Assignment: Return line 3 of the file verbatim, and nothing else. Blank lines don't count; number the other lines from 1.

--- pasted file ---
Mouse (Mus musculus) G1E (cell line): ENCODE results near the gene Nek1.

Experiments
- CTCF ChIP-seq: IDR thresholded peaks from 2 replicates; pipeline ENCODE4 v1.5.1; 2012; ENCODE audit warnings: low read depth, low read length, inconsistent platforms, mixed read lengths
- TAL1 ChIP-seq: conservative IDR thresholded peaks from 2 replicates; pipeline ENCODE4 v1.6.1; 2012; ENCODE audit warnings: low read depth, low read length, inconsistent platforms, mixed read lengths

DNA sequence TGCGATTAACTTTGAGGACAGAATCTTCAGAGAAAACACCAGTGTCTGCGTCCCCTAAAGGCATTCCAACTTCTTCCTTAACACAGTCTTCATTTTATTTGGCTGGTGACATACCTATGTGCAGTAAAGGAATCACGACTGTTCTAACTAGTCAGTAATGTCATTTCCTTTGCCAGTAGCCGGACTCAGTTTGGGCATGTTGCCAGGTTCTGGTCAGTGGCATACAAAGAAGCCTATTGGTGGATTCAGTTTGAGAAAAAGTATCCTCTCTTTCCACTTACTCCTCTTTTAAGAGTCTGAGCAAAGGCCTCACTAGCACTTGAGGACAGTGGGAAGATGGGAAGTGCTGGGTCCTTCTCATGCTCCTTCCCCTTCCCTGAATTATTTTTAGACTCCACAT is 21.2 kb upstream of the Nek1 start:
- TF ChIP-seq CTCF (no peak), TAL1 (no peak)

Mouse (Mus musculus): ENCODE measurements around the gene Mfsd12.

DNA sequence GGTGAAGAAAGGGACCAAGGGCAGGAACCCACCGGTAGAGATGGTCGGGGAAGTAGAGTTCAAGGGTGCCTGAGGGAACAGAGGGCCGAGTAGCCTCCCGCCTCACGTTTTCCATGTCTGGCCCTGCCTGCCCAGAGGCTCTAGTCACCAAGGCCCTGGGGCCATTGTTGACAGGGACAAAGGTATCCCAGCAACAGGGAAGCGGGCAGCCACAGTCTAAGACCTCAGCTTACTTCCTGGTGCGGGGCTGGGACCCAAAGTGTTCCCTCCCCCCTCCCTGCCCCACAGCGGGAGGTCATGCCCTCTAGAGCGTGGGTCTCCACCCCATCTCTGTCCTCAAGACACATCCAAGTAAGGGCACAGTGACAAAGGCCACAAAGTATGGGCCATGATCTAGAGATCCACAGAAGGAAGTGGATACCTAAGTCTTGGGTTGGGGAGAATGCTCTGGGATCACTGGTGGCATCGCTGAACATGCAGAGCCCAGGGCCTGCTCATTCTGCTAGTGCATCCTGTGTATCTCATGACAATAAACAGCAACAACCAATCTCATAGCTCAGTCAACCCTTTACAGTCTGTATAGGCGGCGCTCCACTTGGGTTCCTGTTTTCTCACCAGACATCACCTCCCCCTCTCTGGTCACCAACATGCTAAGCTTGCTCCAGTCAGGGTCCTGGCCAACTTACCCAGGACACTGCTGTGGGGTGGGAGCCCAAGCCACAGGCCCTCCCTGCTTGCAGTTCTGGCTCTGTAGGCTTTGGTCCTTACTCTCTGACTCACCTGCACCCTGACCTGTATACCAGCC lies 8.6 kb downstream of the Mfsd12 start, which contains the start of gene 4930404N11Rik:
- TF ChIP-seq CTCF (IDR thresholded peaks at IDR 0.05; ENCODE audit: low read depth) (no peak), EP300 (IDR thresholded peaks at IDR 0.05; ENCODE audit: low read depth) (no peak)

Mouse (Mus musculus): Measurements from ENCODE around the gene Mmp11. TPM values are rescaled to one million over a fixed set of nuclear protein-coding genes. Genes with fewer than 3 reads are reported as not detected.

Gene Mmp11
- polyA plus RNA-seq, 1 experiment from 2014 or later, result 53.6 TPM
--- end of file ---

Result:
- CTCF ChIP-seq: IDR thresholded peaks from 2 replicates; pipeline ENCODE4 v1.5.1; 2012; ENCODE audit warnings: low read depth, low read length, inconsistent platforms, mixed read lengths